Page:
2014 AANS Annual Report - page 36

In the six years since its inception, NeuroPoint Alliance (NPA) has seen
overwhelming success with its National Neurosurgery Quality and Outcome
Database (N²QOD), a continuous national clinical registry tracking practice
patterns and patients outcomes for neurosurgical and spine procedures.
It recently marked the launch of a new registry project for stereotactic
radiosurgery, and central to its creation was Jason Sheehan, MD, PhD, FAANS.
That Sheehan arrived at a career in neurosurgery and showed a keen interest
in stereotactic procedures seems like a principle of electromagnetism at
work: “Neurosurgery was a natural attraction. The instant gratification of
performing a neurosurgical procedure appealed to me. Prior to medical
school, I studied engineering and biological physics. Applying engineering
and mathematical solutions to neurosurgical approaches has interested me
the most. Hence, my perspective in engineering and physics is illustrated
well in the field of stereotactic radiosurgery (SRS). SRS allows neurosurgeons
to use physics and engineering principles to deliver minimally invasive
treatments to patients with complex intracranial and spinal disorders.”
Yet, beyond the science, the people element also factors into his love of
profession. “While I still conduct basic science and translational research,”
he revealed, “I find the surgical approaches and the patient encounters very
rewarding.” He further credits his mentors with “helping to foster [his] passion
for neurosurgery.”
As a testament to how networking within the specialty can generate exciting
new developments, a conversation with his brother, Jonas Sheehan, MD,
FAANS, also a neurosurgeon, ultimately led to the development of this unique,
industry-sponsored registry. Dr. Jonas Sheehan works with Robert Harbaugh,
MD, FAANS, the 2013-2014 NPA president, at Penn State Medical Center.
Sheehan explained, “Jonas had mentioned to me about Dr. Harbaugh’s ideas
for scientific advancement in neurosurgery through the use of prospective
registries.” Interested, Sheehan learned more from Harbaugh and Anthony
Asher, MD, FAANS, N
QOD director, about the successes and challenges of the
lumbar spine registry, he said. Then, some of his colleagues at the University
of Virginia, Christopher Shaffrey, MD, FAANS; and Mark Shaffrey, MD, FAANS,
were some of the early adopters of N
QOD’s lumbar registry, he said, affording
him an opportunity to observe registry participation from a practical
perspective. The success of that inaugural registry eventually encouraged the
creation of others. “Over the past couple years,” Sheehan recounted, “[other
neurosurgeons] and corporate partners gradually came to realize that SRS
would be a good field for a prospective, quality registry. With time, concerted
effort and a bit of luck, the SRS registry became a reality.”
NPA’s new SRS registry represents a collaboration between the American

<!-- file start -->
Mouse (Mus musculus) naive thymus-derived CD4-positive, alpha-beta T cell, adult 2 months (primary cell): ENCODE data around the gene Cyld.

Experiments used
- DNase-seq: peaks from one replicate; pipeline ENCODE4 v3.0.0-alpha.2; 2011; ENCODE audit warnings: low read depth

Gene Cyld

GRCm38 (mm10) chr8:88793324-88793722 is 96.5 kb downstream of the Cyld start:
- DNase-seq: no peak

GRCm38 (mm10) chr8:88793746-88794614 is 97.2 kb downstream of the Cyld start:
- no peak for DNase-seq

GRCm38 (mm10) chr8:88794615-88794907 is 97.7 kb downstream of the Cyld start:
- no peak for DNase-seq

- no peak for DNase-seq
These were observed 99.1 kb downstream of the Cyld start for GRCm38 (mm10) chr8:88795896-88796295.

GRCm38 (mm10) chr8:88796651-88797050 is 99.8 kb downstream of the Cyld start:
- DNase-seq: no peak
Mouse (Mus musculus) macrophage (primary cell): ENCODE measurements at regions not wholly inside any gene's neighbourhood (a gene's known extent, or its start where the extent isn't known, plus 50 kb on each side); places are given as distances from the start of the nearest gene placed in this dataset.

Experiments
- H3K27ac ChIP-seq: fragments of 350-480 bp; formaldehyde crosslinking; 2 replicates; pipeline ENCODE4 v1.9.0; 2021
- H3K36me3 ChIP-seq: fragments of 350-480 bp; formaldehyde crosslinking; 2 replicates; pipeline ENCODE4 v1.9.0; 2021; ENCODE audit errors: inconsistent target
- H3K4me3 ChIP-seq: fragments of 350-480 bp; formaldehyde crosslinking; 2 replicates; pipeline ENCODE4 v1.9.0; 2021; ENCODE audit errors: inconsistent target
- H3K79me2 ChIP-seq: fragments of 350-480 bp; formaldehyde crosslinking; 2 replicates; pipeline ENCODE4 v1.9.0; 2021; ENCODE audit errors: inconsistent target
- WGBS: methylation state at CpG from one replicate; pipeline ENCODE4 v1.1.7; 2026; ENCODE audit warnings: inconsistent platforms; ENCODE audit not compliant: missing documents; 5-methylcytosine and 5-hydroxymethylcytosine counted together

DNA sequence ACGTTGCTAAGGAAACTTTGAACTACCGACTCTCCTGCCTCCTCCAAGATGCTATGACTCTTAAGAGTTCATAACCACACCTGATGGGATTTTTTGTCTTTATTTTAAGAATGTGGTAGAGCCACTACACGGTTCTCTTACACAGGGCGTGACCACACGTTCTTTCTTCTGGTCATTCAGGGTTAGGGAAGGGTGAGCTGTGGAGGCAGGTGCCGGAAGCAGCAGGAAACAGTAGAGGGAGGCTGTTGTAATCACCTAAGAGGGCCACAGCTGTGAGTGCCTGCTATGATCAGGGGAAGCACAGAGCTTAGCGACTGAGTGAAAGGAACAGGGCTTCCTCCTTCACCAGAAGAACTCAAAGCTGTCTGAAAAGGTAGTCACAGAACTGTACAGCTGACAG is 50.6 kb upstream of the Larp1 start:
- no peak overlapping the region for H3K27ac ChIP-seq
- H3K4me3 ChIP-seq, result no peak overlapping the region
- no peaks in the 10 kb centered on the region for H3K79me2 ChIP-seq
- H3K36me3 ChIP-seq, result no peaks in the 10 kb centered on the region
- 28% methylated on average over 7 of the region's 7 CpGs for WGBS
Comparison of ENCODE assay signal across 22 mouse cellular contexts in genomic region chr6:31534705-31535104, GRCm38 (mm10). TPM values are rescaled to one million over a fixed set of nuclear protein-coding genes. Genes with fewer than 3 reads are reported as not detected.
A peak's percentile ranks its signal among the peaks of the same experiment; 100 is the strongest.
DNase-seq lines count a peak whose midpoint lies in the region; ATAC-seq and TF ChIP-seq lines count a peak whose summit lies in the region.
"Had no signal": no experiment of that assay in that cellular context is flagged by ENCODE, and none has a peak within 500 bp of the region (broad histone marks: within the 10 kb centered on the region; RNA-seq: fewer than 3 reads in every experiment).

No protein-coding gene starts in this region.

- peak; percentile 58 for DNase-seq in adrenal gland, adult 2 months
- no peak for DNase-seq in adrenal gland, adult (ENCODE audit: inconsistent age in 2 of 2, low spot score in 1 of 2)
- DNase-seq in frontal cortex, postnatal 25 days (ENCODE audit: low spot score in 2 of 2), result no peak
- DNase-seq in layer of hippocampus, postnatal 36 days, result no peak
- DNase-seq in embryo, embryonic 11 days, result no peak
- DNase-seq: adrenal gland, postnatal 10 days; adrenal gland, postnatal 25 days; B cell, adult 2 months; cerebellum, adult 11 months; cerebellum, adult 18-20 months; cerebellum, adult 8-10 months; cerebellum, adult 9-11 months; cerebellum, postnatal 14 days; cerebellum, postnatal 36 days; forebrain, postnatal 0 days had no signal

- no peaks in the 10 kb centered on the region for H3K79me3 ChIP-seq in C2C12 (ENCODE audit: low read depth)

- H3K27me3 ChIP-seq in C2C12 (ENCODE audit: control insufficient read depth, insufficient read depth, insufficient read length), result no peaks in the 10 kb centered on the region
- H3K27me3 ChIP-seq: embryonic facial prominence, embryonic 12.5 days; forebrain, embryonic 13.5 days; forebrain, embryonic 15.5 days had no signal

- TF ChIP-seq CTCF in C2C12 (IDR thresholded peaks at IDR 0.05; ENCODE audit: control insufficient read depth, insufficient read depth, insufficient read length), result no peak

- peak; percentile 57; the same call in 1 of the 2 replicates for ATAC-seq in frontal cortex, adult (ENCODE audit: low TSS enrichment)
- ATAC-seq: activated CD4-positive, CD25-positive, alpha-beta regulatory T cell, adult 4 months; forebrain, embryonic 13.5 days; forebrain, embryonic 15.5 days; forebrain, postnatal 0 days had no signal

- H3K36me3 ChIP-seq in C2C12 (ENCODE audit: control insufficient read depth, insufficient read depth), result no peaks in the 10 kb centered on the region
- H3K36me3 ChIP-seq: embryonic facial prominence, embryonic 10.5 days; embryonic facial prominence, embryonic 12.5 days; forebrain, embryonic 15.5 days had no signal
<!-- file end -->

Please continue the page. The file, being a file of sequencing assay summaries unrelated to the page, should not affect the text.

Association of Neurological Surgeons (AAANS) and the American Society for
Radiation Oncology (ASTRO). “As SRS is performed in a multidisciplinary
fashion,” Sheehan said, describing the organizations’ working relationship,
“the partnership between AANS and ASTRO on this registry makes a lot of
sense. Working together, the AANS and ASTRO could perform better science
to improve quality and patient outcomes. Moreover, corporate partners truly
wanted us to work together on a single national SRS registry. The data
elements, acquisition of the data, data analysis, data governance and
dissemination of findings are overseen by the SRS registry board, and I am a
member of this board.”
Explaining how this new registry differs from its counterparts, Sheehan
noted, “Unlike past NPA efforts, the SRS registry is funded in large part
through educational grants from corporate partners. There is also financial,
administrative and intellectual support and governance given by the parent
professional societies. The registry is truly a national effort. In year one, 30
high-volume SRS sites will begin to accrue patients to the registry. Data is
collected prospectively and stored in a data repository housed by Quintiles, a
national company with extensive experience in medical trials and analytics.
“I am truly excited about this launching of the SRS registry,” Sheehan shared.
“Radiosurgery is a rapidly growing field for neurosurgery and radiation
oncology. It has broad indications in the treatment of benign and malignant
tumors, vascular malformations and functional disorders. The registry will
give us the ‘big data’ that we need to refine the current techniques and
indications and improve patient outcomes. Such data can only be derived
in a prospective fashion from large patient cohorts and in real life clinical
situations not hindered by clinical equipoise.”
In summary, he added, “I believe that the SRS registry is just the tip of the
iceberg for future specialty-specific national registries in neurosurgery.”
Jason Sheehan, MD, PhD, FAANS
, completed undergraduate and graduate studies, as well
as his residency at the University of Virginia, and he performed fellowships at the University
of Pittsburgh Medical Center and at the University of Auckland in New Zealand. In addition
to his work on the SRS registry, Sheehan is the Harrison Distinguished Professor and
vice chair of neurological surgery at the University of Virginia. A member of the American
Association of Neurological Surgeons (AANS), the American College of Surgeons, Leksell
Gamma Knife Society, Neurosurgical Society of the Virginias, AANS/CNS Tumor Section, and
the American Society of Stereotactic and Functional Neurosurgeons, he is the author or co-
author of more than 250 peer-reviewed papers.
Jason Sheehan, MD, PhD, FAANS, spearheads the creation of a new stereotactic radiosurgery registry
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